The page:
Title: Catherine Murphy Urner Collection,
Date (inclusive): [ca. 1910-ca. 1942]
Collection number: ARCHIVES URNER 1
Urner, Catherine Murphy, 1891-1942
Extent: Number of containers: 15
Berkeley, California 94720-6000
Shelf location: For current information on the location of
these materials, please consult the Library's online catalog.
- From the estate of Charles Shatto, husband of Catherine Urner
- Date of gift:
- Spring, 1983
Collection is open for research.
All requests for permission to publish or quote from manuscripts must be submitted in
writing to the Head of the Music Library.
[Identification of item], Catherine Murphy Urner collection, ARCHIVES URNER 1, The Music
Library, University of California, Berkeley.
All entries are in alphabetical order; dates are given when available (also,
occasionally, the location of composition). With the exceptions of "Song from April'"
(Flute or Violin and Piano) (A-2b) and "The Lake Isle of Innesfree" (Flute, Harp and
Violoncello) (A-2f), the melodies in the published works (all vocal solo) are accompanied
by a piano; and, unless otherwise indicated, the piano is also the sole accompanying
instrument for the unpublished, accompanied vocal solo music (B-2 through B-72). Where
parts for certain ensemble works are available, a notation to this effect is included
along with the instrumentation.
To avoid any confusion, works appearing in more than one form (where not listed
sequentially) have been cross-referenced. (Although not individually cataloged, many
sketches and work sheets of finished compositions are extant, frequently diverging from
oeuvres in their final form.)
Several works, mentioned in reviews or on programs, the compilers have been unable to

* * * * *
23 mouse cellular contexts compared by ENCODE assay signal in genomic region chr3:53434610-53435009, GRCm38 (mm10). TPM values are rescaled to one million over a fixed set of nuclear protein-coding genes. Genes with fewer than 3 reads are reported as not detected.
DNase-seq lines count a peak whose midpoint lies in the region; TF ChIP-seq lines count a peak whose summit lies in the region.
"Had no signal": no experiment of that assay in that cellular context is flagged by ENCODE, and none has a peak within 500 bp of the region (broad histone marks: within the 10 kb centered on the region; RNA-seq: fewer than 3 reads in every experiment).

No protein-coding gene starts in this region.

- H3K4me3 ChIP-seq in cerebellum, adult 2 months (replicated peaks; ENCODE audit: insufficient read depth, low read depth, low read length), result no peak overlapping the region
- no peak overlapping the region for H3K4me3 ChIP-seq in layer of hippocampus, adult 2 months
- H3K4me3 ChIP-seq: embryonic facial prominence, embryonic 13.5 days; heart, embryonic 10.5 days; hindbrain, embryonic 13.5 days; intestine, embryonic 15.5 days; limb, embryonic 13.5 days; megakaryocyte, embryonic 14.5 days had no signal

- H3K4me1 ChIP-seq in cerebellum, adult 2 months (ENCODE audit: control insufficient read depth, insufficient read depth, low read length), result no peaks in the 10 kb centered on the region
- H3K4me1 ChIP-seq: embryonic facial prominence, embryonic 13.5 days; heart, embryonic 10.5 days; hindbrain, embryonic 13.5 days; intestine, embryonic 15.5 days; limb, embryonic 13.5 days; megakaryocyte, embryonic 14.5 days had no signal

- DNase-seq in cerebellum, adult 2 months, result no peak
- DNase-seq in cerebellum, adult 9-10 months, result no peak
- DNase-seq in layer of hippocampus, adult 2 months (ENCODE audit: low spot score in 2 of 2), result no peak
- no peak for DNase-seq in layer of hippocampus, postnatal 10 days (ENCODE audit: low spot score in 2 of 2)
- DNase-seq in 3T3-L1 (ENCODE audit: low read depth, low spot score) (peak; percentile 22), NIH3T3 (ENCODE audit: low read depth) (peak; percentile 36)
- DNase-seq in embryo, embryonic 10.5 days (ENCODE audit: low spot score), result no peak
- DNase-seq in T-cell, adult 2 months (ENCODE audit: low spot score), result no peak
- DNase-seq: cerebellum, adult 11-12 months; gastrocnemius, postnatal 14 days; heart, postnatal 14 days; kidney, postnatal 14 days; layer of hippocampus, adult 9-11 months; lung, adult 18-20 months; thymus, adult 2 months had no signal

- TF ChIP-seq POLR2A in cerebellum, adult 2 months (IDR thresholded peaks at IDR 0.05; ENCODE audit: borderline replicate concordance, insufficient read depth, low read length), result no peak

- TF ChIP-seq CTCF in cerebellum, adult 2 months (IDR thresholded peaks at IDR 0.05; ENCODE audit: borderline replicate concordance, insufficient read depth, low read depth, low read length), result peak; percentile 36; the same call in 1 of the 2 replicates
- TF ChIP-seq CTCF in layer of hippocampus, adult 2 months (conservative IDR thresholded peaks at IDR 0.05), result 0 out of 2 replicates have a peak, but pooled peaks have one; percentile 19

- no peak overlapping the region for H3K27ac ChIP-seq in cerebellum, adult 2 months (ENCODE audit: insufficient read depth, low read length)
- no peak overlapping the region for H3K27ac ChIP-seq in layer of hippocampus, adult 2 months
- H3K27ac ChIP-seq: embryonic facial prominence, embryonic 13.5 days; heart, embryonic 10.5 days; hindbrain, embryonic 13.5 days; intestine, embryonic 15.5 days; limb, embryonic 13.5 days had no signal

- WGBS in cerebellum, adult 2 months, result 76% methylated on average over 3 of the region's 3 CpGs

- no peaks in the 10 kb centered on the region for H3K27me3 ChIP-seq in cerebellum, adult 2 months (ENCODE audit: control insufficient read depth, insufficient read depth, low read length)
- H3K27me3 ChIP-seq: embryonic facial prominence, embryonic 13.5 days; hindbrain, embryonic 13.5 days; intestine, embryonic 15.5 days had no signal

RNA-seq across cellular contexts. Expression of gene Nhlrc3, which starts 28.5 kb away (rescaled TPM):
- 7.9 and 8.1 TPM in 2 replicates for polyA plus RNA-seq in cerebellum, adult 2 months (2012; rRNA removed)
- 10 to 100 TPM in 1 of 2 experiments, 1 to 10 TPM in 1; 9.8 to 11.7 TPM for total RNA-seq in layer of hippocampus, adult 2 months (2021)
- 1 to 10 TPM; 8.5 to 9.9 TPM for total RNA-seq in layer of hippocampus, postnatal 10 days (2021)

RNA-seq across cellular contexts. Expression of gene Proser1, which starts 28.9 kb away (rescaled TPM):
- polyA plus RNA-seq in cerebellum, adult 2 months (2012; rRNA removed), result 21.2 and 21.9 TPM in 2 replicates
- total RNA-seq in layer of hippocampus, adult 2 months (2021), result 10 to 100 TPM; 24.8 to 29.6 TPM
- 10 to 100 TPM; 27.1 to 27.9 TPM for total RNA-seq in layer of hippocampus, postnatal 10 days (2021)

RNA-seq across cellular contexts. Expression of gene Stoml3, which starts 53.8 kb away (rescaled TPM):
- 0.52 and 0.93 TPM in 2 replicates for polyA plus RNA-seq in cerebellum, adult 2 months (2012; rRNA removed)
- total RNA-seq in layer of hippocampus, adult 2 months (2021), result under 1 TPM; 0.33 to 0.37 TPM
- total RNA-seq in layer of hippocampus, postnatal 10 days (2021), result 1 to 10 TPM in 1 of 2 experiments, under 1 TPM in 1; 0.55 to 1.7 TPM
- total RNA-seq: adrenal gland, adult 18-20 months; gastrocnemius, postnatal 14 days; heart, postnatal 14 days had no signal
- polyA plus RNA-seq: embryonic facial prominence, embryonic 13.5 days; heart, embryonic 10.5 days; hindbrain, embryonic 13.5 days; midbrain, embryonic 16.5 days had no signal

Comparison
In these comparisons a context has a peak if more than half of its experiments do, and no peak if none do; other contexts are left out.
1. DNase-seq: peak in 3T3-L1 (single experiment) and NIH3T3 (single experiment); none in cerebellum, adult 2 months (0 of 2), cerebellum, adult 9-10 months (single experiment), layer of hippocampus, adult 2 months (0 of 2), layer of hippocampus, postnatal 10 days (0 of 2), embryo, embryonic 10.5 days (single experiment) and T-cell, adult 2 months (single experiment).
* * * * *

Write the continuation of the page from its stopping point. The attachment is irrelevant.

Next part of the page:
locate. These are: two songs -"If I Were a Fairy" (Charles Burton Going) (B-25), "Where
the Poppies Blow" (Helen Moriarty) (B-71) and "Quartet for Strings" (I-12)
premièred by the Krettly Quartet (Robert Krettly, Reni Costard, Georges Taine,
Pierre Fournier) at the Salle Pleyel in Paris on March 31, 1925.
Another of the songs, "Starlight in the Music" (May Stanley) (B-60), has also been known
as "Irish Ballad" or "Irish Legend."
The "Petite Suite" (Flute, Violin, Viola, Violoncello) (I-9) was called simply "Suite"
when premièred at Paris at the 152nd concert of the Société Musicale
Indé pendante on March 25, 1931 by Mmes. Fernande Capelle (Flute), Cluzet-Horiot
(Violin), Anita Cartier (Viola) and M. Trembelland (Violoncello). The initial tempi for
the four movements were also listed somewhat differently: 1. Andante quasi adagio 2.
Allegretto 3. Allegretto animato, scherzando 4. Final (allegro moderato).
Within the parameters of time and funding allocated for this project, works possessing a
literary basis have been checked for accuracy of textual authorship and title;
regrettably, sources for some of the works in this category being unavailable after much
searching, inaccuracies and/or omissions may indeed be present.
Ancillary materials of corroborative interest are stored in nine large manila envelopes
(1) four photographs of Catherine Urner (one including her husband, Charles Shatto) 10.2
cm. x 15.5cm. to 20.2 cm. x 25.2 cm. in size (2) press clippings, programs, other
photographs, miscellany (3) miscellaneous literary works (4, 5) English translation of